Urologists are medical doctors who specialise in the diagnosis and treatment of diseases of the urinary system in men and women and disorders of the male reproductive system. Urologists can specialise in an array of disorders and diseases such as diseases affecting the bladder, urethra, ureters, kidneys and adrenal glands, along with problems with the prostate, penis, epididymis, testes and seminal vesicles.
You may need to see a urologist if your primary care doctor needs more specialist help or advice in order to treat your condition. If you have blood in your urine, a frequent or urgent need to urinate, pain in your lower back, pelvis, or sides, pain or burning during urination, trouble urinating, urine leakage, or weak urine flow. Any of these symptoms could suggest that you have a problem in the urinary tract and may need to be examined and treated by a urologist.
A urologist can help you by relieving and treating any symptoms or ailments you may be suffering from. A urologist can often work with other specialists, such as an oncologist, for example, in order to provide the best possible care and treatment for your condition. This ensures that all physicians involved are working together to address the concerns you face. Common procedures that urologists may perform to help treat conditions include circumcision, cystectomy, cystoscopy, excision and biopsies, kidney transplantation, nephrectomy, penile prosthesis, prostate surgery, stress incontinence surgery, testicular surgery, stones treatment, urethral dilation, and vasectomy.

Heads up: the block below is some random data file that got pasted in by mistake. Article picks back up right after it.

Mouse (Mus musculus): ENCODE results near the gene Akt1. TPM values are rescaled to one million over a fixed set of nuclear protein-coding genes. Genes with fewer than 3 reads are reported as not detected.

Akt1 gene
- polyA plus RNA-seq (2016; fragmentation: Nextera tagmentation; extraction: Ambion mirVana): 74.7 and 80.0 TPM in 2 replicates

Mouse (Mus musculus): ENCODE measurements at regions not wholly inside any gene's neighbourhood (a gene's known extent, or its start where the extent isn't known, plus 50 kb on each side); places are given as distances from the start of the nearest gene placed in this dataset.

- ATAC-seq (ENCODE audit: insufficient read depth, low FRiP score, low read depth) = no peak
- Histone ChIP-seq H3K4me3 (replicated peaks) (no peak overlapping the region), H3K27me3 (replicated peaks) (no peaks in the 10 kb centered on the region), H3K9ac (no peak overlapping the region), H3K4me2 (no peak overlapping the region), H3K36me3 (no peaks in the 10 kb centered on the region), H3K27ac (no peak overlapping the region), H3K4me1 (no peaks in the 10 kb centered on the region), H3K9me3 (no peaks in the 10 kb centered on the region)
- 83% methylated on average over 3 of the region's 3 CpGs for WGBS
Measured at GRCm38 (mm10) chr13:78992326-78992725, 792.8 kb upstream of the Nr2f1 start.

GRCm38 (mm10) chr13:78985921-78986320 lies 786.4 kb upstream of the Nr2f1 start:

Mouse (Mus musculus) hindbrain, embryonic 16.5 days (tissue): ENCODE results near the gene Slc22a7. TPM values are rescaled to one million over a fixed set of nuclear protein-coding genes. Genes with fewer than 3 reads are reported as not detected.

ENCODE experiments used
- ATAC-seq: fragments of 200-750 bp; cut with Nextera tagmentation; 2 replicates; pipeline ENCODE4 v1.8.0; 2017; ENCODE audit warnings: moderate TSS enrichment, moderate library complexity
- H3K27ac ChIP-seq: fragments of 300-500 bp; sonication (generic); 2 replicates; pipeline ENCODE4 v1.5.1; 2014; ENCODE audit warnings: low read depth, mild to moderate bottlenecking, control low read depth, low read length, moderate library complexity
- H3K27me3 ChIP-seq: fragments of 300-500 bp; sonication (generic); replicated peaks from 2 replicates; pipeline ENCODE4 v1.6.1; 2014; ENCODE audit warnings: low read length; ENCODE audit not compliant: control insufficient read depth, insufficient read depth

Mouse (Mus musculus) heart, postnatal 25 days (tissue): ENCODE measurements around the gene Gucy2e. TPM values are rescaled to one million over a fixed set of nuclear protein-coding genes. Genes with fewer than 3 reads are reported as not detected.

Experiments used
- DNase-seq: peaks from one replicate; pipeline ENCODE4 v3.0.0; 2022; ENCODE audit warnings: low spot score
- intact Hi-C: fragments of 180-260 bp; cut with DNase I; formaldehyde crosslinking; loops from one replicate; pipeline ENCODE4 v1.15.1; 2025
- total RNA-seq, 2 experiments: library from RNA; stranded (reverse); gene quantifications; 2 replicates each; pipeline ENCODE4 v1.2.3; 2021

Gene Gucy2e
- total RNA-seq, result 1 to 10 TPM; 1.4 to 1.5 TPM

When you see a urologist you can expect that he or she will ask you to provide a urine specimen, so try not to go to your appointment with an empty bladder! You can also expect that you will be required to fill in some paperwork, including questionnaires to help assess how severe your condition is. You will also be required give your medical history to the urologist, and you may also have to provide a complete list of all your medications, including supplements and vitamins. You can also expect to have a physical examination concentrating on the genitourinary system and an evaluation of other systems. A genital exam and rectal exam may also be included. After all of this you can expect that your urologist will develop a treatment plan that he or she will discuss with you, and following this you may have a cystoscopy, urodynamics and/or a biopsy.